FORT LAUDERDALE, Fla. -- Heavy rain forced a premature end to yesterday's second intrasquad game, but not before Scott Erickson and Doug Johns each had gotten in two innings. With different results.
Though he didn't throw poorly, Erickson allowed three runs to a B team composed mostly of players from the minor-league camp. Two runs came in the first inning, when a strikeout pitch skipped past young catcher Chip Alley, whose throw hit 6-foot-6 Frank Figueroa as he raced up the line.
"It felt like I was facing hitters for the first time since September," Erickson said. "I got through it. That's all you're looking for."
Erickson said he won't put any special emphasis on integrating more off-speed pitches into his repertoire, as he has done the past few springs.
"When I'm pitching best, I'm throwing hard stuff. When I go to the other stuff, it's when I'm missing something else," he said.
Johns worked two scoreless innings before being replaced by Radhames Dykhoff.
"He threw strikes. Of course, it was awfully dark," manager Ray Miller said, jokingly.
Johns was most concerned about making sure his mechanics were sound and throwing strikes came easily.
"You don't want to have to worry about, `Can I get this pitch over, can I get that pitch over?' You want to make sure everything's right," he said.
"The first couple times we went out for [batting practice], the hitters pretty much wanted to see fastballs. The second time I mixed in a curve and changeup. And today I tried to mix them in, too."
Miller also noted yesterday how quickly second baseman Jesse Garcia turned a double play, and how first baseman Calvin Pickering dug a few throws out of the dirt.
Timlin own toughest critic
When Mike Timlin left after one ineffective inning of Tuesday's opening intrasquad game, Miller said it had more to do with a chipped fingernail on the reliever's pitching hand.
Timlin, signed to a four-year, $16 million contract over the winter, wouldn't use that excuse yesterday.
The reason for his poor showing, when he served up home runs to Harold Baines and Willis Otanez, had everything to do with "just throwing bad," he said.
"The ball was up all day. I didn't get it down," he said. "I didn't have good mechanics. I was rushing a little bit. It's only the first intrasquad game, but you still have to look yourself in the eye."
Hairston remains flexible
Jerry Hairston, who made the climb from Single-A Frederick to Camden Yards last season, said he hasn't been told by club officials of their plans for him this season. Specifically, where he'll play after starting at shortstop for the Keys and then moving to second base before being promoted to Double-A Bowie in July.
There have, however, been a few hints.
Most of his work in camp has been at shortstop, and he replaced Mike Bordick there during Tuesday's intrasquad game. Garcia started at second for the A team yesterday.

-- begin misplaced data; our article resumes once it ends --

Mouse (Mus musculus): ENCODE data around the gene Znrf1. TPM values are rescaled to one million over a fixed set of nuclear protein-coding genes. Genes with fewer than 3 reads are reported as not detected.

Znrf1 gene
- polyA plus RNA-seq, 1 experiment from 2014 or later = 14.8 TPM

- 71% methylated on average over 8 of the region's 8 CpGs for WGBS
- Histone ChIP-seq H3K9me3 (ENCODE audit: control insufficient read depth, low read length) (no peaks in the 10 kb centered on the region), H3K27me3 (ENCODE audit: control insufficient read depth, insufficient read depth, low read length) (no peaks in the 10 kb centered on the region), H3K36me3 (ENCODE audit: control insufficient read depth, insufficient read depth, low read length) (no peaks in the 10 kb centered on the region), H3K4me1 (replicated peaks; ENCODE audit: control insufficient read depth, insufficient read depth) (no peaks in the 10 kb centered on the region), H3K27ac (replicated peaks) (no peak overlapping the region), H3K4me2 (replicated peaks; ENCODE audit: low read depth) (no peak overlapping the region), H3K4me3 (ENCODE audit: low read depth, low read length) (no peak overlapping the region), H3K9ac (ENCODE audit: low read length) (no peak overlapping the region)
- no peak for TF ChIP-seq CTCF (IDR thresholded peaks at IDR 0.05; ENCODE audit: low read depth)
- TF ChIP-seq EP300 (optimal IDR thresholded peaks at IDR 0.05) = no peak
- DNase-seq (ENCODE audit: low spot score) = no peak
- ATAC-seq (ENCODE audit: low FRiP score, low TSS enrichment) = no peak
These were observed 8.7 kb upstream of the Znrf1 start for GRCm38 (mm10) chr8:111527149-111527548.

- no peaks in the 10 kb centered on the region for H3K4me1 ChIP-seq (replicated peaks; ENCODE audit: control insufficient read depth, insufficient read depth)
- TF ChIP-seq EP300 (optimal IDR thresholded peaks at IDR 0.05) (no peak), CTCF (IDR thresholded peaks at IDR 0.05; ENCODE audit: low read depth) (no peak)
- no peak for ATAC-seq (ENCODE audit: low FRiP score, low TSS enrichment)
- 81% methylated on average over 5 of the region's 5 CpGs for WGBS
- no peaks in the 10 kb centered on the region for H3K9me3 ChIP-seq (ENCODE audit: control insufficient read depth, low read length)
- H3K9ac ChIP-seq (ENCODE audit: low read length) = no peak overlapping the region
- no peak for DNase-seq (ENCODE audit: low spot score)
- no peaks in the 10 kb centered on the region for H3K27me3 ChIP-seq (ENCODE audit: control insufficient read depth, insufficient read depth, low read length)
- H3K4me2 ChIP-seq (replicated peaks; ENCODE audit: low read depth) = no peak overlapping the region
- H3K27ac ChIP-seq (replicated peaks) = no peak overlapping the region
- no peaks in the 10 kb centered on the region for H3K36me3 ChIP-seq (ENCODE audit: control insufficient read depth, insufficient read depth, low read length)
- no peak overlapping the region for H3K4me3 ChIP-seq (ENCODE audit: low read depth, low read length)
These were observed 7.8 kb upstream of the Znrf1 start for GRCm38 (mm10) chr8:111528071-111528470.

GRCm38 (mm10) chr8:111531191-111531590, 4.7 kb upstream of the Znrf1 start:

"Wherever they want me to play, I guess I'll play. I just want to get in the lineup," Hairston said.
Not that Hairston, 22, doesn't have a preference. "I like second base better. I feel more comfortable there. For some reason I'm able to use my athletic ability more there," he said.
"I think I could be a really good second baseman, but if they want me to play short, I go where I'm told."
No one had to tell Hairston how to hit last season. He batted .326 in 55 games with the Baysox, and .302 with 34 doubles, six triples, 10 homers, 70 RBIs and 98 runs combined at Frederick and Bowie.
Hairston became the fourth member of his family, and the third generation, to reach the majors. His father, Jerry, played 14 years. His grandfather, Sam, appeared in four games with the 1951 Chicago White Sox. And his uncle, Johnny, appeared in three games with the 1969 Chicago Cubs.
"I'm proud of what I did last year, but that's in the past," Hairston said. "I don't want to just make it to the big leagues, I want to stay there. People say that's the hardest part to do, but I know I can play there if just given the opportunity. And not just play there, but play well there. I just need the chance."
No matter what position.
Taking Cal, leaving Albert
Miller said he probably won't take Albert Belle to Fort Myers on Saturday for the opening exhibition game against Minnesota.
"I just want to split it up. We go there twice," Miller said. "I wish I didn't have to take any of our everyday players. You leave at 8 in the morning and drive across the state to get two or three at-bats."
Unlike last spring, Cal Ripken will make the trip for the Twins game. Miller wants to appease the fans who packed the ballpark last year for the chance to get an autograph from the future Hall of Famer. Ripken and some other regulars stayed behind twice while the club ventured down Alligator Alley.
"I got all kinds of letters," Miller said.
Mike Mussina will start Saturday's game, followed by Ricky Bones, Terry Burrows and Timlin. Erickson will start Sunday's home opener against the Florida Marlins, followed by Johns and Arthur Rhodes.
On the dotted line
Eight more Orioles agreed to terms yesterday, meaning everyone is under contract for the 1999 season.
Deals were struck with pitchers Johns, Sidney Ponson, Rocky Coppinger, Gabe Molina and Julio Moreno, infielders Pickering and Ryan Minor, and outfielder Lyle Mouton.
Pub Date: 3/04/99